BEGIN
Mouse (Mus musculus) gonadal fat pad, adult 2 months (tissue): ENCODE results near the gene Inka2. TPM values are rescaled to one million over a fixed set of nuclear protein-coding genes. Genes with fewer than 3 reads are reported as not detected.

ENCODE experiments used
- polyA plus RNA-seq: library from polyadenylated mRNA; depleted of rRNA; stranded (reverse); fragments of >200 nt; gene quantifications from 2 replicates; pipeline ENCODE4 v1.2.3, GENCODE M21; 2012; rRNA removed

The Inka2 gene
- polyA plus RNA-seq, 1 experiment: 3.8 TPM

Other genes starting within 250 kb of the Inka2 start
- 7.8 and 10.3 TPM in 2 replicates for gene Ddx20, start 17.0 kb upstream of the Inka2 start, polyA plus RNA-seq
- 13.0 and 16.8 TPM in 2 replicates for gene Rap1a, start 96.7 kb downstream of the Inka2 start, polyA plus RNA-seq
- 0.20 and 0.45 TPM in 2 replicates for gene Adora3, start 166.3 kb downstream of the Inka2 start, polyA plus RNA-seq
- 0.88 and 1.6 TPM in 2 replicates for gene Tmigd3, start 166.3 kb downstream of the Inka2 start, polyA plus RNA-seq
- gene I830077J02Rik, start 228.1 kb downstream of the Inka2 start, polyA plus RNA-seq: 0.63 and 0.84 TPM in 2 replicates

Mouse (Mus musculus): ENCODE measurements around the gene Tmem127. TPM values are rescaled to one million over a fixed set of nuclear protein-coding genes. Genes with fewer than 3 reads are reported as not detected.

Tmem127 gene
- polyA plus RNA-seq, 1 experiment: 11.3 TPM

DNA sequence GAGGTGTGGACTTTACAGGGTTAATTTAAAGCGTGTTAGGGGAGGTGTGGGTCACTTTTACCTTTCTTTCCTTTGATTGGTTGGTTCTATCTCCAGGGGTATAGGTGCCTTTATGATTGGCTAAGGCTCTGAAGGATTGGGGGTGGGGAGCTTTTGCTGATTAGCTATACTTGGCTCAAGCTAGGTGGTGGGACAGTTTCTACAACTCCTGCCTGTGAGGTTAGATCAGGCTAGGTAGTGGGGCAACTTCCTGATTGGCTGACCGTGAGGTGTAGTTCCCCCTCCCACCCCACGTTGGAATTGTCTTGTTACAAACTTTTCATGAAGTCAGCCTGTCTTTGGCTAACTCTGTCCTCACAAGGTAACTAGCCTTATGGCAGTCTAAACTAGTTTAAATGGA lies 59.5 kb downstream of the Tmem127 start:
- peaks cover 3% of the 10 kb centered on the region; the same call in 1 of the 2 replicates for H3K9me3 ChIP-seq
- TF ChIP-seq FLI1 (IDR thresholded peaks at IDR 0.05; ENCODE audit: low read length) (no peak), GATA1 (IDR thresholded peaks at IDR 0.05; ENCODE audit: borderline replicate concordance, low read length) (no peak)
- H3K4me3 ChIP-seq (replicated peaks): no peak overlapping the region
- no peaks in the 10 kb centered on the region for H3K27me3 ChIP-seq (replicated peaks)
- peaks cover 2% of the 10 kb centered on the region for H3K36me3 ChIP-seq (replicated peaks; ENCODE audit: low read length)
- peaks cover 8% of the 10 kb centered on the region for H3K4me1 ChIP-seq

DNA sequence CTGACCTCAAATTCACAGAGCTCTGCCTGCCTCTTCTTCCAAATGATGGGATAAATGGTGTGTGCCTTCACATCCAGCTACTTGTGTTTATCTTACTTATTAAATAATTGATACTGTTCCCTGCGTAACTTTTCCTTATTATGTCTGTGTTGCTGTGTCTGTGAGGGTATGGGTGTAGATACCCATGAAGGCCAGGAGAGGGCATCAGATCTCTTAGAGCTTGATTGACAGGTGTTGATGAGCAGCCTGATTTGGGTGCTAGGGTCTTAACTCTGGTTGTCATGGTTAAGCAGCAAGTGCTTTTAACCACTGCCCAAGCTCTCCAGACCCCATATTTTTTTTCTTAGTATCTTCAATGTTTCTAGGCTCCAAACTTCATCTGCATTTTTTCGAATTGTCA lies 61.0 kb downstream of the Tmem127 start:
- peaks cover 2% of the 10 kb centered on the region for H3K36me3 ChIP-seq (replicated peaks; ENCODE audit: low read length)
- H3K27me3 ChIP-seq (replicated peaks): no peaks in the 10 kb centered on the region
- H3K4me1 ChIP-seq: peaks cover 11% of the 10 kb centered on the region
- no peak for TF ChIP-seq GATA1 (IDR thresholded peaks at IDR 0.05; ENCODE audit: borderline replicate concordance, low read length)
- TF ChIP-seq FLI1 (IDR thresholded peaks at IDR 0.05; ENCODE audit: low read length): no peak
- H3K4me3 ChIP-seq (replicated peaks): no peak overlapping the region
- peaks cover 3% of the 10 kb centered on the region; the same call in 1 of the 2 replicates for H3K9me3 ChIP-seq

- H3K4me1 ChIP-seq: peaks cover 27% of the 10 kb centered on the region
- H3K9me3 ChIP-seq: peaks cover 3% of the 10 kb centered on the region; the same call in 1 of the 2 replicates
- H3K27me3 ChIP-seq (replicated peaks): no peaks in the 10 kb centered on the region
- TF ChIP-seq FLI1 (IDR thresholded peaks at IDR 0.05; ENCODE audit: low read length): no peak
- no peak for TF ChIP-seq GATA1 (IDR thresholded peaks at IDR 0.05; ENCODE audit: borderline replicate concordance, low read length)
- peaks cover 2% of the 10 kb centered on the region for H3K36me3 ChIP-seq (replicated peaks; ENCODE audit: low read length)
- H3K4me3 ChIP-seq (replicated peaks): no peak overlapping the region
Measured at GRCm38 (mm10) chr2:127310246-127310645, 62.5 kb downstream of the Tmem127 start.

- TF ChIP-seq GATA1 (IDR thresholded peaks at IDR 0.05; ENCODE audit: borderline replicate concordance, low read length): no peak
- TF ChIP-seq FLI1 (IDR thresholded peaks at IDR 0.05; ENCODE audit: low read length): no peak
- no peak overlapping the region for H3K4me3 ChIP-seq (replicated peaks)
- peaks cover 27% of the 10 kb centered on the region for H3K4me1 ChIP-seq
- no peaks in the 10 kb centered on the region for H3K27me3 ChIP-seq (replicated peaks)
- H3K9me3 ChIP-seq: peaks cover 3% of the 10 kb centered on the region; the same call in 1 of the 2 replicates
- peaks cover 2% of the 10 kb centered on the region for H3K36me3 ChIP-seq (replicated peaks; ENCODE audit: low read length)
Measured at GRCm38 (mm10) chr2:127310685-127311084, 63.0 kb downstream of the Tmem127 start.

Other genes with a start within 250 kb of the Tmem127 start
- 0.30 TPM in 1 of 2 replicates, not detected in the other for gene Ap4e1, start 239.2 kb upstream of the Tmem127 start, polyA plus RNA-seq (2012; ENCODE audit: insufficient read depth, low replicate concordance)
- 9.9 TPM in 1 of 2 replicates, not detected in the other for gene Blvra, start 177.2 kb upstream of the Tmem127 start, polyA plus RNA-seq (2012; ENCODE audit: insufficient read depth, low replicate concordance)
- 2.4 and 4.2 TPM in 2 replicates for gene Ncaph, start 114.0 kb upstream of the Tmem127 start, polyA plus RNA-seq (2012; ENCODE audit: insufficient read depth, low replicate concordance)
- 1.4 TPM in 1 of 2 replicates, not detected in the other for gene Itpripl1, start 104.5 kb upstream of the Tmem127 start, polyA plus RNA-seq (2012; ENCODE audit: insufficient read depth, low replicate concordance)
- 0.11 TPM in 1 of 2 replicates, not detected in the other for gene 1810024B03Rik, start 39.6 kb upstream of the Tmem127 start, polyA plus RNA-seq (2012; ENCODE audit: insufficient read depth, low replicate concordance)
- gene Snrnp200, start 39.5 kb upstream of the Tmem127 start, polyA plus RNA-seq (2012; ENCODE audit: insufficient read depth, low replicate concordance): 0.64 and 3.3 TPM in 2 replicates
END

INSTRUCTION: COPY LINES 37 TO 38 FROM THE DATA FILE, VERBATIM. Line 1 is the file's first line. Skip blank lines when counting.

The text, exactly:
Measured at GRCm38 (mm10) chr2:127310246-127310645, 62.5 kb downstream of the Tmem127 start.

- TF ChIP-seq GATA1 (IDR thresholded peaks at IDR 0.05; ENCODE audit: borderline replicate concordance, low read length): no peak